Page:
From one inaugural season to another

LITTLE ROCK -- Less than six months after the Arkansas
RimRockers began their inaugural season in the American Basketball
Association, officials announced Tuesday the team is one of five
new franchises joining the National Basketball Development League.
Larry Crain, the owner of the RimRockers, said it is an
important step for his organization to join the NBA's 11-team minor
league. The RimRockers finished a 32-5 campaign by winning the 2005
ABA championship in their first year of competitive play.
"When you put the NBA on something, obviously it is so
well-known worldwide and it has such a presence," Crain said.
"You can see what that will do for the product."
The NBDL was founded in 2001 and serves as a source of players
for the NBA's 30 teams. Unlike major league baseball, the NBDL
teams are not attached to the individual franchises in the NBA.
Instead, the NBA allocates the players to fill each of the minor
league teams' 10-man rosters. The NBDL has sent 34 players directly
to the NBA since its inception in 2001, while no ABA player has
gone directly to the NBA since 2000.
Last season, the RimRockers had mostly of players with ties to
the state, including former University of Arkansas stars Oliver
Miller, Todd Day and Kareem Reid. RimRockers General Manager Otis
Birdsong said that he is looking at four or five players on last
season's team, to continue playing for the RimRockers. Meanwhile,
Crain said that Joe Harge, who coached the team in its inaugural
season, would be at the top of his list to direct the team in the
NBA commissioner David Stern, who joined a news conference by
phone, said he hopes that the RimRockers will be able to maintain
local character while helping the NBDL prepare players for the next
"That's going to be a work in progress," Stern said. "We like
the idea of local color and we like the idea of a sense of
continuity. We want to temper that with the sense of a true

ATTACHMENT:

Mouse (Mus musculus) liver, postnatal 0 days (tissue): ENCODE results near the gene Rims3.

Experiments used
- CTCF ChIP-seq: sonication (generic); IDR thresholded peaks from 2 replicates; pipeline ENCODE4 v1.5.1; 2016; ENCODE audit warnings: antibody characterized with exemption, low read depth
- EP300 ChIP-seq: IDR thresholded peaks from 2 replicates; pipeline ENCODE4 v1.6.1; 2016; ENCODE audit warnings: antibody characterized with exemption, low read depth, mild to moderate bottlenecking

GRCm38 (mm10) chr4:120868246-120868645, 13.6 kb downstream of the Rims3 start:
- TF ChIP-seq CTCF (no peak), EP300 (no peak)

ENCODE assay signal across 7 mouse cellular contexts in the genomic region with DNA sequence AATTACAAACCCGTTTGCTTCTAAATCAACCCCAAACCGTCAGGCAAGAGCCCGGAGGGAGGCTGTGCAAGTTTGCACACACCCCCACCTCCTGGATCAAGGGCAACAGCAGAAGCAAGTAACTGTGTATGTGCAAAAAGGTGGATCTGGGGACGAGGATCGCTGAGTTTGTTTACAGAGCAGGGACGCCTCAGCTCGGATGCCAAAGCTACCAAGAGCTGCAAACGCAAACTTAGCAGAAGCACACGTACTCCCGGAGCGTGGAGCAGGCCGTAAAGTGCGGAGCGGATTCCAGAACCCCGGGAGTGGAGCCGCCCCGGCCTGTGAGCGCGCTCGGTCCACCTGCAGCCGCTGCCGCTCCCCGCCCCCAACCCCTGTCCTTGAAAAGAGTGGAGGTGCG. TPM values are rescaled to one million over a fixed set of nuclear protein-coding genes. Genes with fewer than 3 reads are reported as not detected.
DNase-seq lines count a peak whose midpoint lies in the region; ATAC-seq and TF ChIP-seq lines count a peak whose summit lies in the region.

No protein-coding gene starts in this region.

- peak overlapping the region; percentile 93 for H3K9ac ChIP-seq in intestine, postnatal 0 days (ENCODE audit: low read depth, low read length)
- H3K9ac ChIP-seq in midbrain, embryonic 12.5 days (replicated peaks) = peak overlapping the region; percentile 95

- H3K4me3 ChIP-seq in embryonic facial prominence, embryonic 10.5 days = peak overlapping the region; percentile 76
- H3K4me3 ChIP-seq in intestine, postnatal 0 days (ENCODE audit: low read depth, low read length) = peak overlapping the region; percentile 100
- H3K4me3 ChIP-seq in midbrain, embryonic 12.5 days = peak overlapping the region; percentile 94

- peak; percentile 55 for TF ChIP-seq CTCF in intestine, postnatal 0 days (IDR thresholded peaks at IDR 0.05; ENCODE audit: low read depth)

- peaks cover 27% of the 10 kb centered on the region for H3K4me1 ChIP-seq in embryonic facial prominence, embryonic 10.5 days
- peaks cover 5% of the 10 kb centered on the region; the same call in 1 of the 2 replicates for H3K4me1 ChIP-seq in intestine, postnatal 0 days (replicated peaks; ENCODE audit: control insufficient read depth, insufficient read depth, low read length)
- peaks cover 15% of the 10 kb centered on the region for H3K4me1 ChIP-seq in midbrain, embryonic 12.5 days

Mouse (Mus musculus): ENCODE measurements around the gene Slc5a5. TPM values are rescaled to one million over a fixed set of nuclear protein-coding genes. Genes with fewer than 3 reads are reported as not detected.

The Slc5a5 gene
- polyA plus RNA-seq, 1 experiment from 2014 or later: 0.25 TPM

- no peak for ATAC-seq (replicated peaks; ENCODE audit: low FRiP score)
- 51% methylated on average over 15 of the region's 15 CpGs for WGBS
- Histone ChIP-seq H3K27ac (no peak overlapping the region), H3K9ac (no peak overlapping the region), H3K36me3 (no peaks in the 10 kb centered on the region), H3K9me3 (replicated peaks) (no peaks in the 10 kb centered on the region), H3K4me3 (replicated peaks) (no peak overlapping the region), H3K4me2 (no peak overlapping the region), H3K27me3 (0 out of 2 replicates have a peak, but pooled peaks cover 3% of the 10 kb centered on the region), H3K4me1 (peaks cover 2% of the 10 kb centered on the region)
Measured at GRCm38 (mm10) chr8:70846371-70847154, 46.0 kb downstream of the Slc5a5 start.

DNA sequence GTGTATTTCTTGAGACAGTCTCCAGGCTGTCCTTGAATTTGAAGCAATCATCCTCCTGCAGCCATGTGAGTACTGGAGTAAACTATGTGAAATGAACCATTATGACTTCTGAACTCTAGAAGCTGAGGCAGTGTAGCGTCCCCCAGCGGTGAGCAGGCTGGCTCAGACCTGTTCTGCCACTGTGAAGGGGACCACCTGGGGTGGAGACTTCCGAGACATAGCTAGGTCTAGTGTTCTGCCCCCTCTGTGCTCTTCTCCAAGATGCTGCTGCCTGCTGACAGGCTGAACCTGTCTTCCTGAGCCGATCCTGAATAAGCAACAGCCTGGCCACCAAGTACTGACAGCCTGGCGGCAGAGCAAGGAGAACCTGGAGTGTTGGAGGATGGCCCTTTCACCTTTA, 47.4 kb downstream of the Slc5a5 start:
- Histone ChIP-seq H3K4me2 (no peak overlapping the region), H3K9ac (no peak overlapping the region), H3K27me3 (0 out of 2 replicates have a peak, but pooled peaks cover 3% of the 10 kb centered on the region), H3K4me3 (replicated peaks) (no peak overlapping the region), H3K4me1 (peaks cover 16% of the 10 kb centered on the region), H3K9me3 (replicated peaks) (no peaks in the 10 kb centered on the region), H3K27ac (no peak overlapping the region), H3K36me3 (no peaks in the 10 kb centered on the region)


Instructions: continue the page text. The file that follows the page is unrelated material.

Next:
development league in which players are playing with more shot or
their first shot to play in the NBA."
"The tension will be between getting local players and making
sure that there are players whose best days are ahead of them,"
Stern said.
Since late January, when talks with the NBDL were first
initiated, Arkansas was looked at very closely to be part of the
league's expansion efforts, which include new franchises in
Albuquerque, N.M., Fort Worth, Texas, Tulsa, Okla., and Austin,
Texas. Stern said he would like to see the league grow to 15 or 16
teams by 2007, as the players' union considers an age limit for the
NBA that could affect the minor league. Currently, the NBDL
prohibits players younger than 20 from signing with its teams and,
if a similar cap is put on the NBA, that restriction would go down
to 18.
Phil Evans, president of the NBDL, said even with the changes
the RimRockers should easily become assimilated into the league's
structure. The fact that the RimRockers were a well-run
organization in the ABA and played in the cushy 18,000-seat Alltel
Arena made them an attractive option, according to Evans.
"We are looking for strong, local business owners in markets
that we believe will support professional basketball and markets
that have a facility like to go," he said. "It makes perfect
sense for us to be here in Little Rock."